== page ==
Set in Chicago and Tehran from 1977 to 1980, this novel begins with a knock at the door in the middle of the night. A young American woman covers herself with a chador and opens the door to find three bearded soldiers with machine guns. Revolutionary Guards have come with shocking news about her Iranian husband.

Hellmann then steps back to Chicago in 1977, where Anna and Nouri first meet in the aisle of a dusty bookstore near the University of Chicago. Anna is picking out books from the syllabus of her Persian Literature class and Nouri (do I need to say he's tall, dark and handsome?) approaches her, quoting from the Rumi poetry collection in her hand. It's what Hollywood would call a "cute meet." But if you've ever read any of Rumi's poetry, or if you happen to love bookstores, it's even better than that. It's an "only-in-your-dreams" meet. A "you had me at hello" meet. Their romance takes off despite their different backgrounds, and soon the two are inseparable, as young lovers are. 

Anna and Nouri decide to marry and move to Tehran. Through Nouri's family connections with the Shah, Nouri gets a good engineering job and Anna finds a position teaching English and American Culture at the Iran-American Society. There is growing unrest and dissatisfaction with the Shah, but Anna and Nouri are planning a big fat Persian wedding, and are blind to the danger.

For any reader, the building tension in pre-revolutionary Iran is palpable. But for readers ("of a certain age") who can remember the horror and the shame of the Iran Hostage Crisis, the danger is clear and imminent. You want to grab Anna by the shoulders, warn her, and help her escape from Iran before it is too late. Because we know what's going to happen to Americans in Iran in 1978.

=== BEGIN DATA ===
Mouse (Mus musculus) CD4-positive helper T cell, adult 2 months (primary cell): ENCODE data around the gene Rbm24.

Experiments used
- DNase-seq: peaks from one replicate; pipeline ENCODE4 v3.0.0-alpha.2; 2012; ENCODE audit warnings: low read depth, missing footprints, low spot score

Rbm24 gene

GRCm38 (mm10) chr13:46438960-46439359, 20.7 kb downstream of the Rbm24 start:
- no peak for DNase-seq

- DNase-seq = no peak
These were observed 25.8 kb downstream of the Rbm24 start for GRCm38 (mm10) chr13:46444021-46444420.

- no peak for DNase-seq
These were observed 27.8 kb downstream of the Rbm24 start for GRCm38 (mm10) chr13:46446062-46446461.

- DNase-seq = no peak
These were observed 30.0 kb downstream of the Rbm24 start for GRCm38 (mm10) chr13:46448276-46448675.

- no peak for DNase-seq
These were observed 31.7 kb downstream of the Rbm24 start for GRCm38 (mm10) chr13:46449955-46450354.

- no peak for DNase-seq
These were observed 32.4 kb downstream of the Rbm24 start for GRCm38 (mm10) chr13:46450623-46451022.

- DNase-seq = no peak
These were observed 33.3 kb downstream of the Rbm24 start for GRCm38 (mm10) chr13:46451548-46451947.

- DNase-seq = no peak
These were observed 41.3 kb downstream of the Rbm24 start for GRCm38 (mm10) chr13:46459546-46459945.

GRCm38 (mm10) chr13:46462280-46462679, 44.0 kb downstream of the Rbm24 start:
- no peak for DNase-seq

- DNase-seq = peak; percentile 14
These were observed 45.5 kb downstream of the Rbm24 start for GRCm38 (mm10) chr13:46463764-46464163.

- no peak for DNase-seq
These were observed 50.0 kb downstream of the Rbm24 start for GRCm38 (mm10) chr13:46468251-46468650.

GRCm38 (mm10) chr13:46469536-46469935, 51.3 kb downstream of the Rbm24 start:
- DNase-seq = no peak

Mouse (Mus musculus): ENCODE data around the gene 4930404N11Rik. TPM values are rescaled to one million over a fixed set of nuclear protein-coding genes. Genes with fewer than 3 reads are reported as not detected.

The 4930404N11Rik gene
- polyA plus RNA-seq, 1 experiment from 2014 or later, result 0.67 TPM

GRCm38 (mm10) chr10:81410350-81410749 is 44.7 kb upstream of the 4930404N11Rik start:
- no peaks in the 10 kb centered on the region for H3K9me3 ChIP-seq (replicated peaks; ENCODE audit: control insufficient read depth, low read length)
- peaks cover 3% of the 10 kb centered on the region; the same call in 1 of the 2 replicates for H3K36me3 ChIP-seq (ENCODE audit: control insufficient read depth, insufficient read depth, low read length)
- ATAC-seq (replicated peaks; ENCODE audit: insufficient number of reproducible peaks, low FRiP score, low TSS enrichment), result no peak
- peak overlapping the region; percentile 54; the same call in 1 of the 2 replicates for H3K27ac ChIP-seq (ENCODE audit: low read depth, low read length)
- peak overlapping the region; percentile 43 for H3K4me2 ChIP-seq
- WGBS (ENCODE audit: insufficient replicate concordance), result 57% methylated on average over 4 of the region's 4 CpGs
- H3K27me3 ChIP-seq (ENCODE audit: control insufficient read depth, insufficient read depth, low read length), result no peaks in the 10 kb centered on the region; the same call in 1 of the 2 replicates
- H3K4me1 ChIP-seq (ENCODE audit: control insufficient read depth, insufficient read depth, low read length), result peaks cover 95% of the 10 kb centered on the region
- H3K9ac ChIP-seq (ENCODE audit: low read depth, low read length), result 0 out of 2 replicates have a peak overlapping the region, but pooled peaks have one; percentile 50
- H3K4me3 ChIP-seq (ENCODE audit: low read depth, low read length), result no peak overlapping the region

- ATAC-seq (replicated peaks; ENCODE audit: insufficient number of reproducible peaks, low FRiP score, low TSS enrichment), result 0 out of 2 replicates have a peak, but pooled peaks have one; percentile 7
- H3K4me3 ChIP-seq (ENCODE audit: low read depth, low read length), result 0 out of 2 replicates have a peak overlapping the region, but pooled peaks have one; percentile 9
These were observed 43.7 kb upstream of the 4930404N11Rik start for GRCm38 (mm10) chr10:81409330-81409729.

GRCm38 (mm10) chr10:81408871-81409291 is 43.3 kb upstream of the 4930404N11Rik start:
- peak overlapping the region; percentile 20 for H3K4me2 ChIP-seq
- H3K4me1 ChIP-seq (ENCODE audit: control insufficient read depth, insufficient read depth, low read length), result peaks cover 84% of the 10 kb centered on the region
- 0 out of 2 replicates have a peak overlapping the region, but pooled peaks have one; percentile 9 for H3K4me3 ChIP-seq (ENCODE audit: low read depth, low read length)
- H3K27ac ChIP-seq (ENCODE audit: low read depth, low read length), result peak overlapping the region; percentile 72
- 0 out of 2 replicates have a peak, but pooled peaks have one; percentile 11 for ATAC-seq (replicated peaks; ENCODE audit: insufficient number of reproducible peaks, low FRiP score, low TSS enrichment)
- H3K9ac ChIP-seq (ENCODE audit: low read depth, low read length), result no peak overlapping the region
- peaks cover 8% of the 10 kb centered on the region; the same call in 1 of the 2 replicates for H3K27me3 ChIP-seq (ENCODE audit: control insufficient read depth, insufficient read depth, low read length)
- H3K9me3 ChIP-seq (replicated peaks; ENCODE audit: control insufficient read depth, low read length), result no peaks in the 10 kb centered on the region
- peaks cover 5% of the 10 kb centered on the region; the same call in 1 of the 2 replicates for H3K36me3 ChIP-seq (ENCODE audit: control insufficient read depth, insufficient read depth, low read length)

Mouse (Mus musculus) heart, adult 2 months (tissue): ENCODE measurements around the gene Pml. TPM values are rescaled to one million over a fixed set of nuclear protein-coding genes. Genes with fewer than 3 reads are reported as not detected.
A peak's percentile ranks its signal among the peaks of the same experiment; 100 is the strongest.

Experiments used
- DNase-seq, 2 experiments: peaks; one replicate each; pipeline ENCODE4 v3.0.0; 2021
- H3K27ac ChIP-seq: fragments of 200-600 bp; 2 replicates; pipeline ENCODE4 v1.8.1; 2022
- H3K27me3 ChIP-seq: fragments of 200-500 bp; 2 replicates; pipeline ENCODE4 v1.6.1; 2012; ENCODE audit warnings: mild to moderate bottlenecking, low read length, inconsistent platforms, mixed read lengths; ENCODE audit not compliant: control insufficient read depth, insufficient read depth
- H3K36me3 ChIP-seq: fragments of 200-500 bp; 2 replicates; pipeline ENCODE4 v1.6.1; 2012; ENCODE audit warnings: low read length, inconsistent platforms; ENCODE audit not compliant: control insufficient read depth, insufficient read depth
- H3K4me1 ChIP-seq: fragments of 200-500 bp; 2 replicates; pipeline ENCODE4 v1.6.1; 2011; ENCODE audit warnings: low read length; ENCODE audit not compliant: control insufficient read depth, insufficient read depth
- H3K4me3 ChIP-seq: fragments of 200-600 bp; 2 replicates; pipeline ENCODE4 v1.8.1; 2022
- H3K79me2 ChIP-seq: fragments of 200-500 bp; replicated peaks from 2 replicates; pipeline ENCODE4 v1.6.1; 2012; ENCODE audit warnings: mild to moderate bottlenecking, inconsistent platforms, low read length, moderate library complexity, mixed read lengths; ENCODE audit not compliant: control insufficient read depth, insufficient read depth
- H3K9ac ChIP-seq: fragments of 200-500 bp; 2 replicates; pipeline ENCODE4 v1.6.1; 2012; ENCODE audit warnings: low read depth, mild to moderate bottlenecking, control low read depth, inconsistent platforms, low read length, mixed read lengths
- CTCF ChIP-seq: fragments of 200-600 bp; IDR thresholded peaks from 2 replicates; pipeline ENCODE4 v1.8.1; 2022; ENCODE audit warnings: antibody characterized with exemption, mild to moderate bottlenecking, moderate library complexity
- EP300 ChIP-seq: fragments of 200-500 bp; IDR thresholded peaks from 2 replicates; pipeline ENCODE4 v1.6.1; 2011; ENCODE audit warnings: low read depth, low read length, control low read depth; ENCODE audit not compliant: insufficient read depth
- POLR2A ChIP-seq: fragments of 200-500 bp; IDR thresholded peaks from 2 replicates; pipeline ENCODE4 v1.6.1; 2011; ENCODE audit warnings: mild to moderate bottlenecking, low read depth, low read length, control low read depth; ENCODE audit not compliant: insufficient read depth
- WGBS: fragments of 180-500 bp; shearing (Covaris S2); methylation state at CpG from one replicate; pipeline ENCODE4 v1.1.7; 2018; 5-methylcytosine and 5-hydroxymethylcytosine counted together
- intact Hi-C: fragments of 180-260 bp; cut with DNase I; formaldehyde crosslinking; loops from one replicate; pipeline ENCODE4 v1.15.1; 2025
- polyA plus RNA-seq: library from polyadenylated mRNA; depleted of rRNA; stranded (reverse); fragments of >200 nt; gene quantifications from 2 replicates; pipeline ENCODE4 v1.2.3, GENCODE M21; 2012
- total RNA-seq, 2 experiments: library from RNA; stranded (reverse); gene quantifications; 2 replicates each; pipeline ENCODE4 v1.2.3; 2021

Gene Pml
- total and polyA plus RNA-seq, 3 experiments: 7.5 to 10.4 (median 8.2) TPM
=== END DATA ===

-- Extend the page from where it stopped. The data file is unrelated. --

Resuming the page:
Despite the terrifying tale, Libby Fischer Hellman brings the beauty of Iran to life. Her description  of Anna and Nouri's honeymoon trip to the Caspian Sea is breathtaking. Her research and knowledge of Iranian history, geography and culture is extensive and respectful. 

Hellman has crafted a well-written tale that combines suspense, action and plot with romance, atmosphere and history. It will not only satisfy her existing crime fiction fans - Hellmann has written two different mystery series - but it should bring her droves of new readers. I highly recommend this book.

Libby Fischer Hellmann will be appearing at the third Annual Glen Ellyn BookFest on Saturday, June 23, 2012. She is appearing at a Ladies Luncheon at 11:30am at the Glen Ellyn Public Library with Charlene Baumbich, Sarah M. McCoy and Hannah Pittard. For more information and tickets, please go to

To purchase the book, click on the image above. The book is available at The Bookstore and will be on sale at the library on the day of the event.

Thursday, February 2, 2012

Introducing: "Rowena Halfcrest"

Kids Book Reviews by Rowena Halfcrest

The Bookstore is thrilled to introduce something new to our blog. We have a young loyal customer and avid reader who has agreed to supply us with her very own book reviews. Her pen name is Rowena Halfcrest, and she'll be recommending books for you and your children to consider. Just click on the highlighted title if you'd like to order a copy of the book to pick up at the store, or find out whether it is available as a Google e-book.

by Laurie Halse Anderson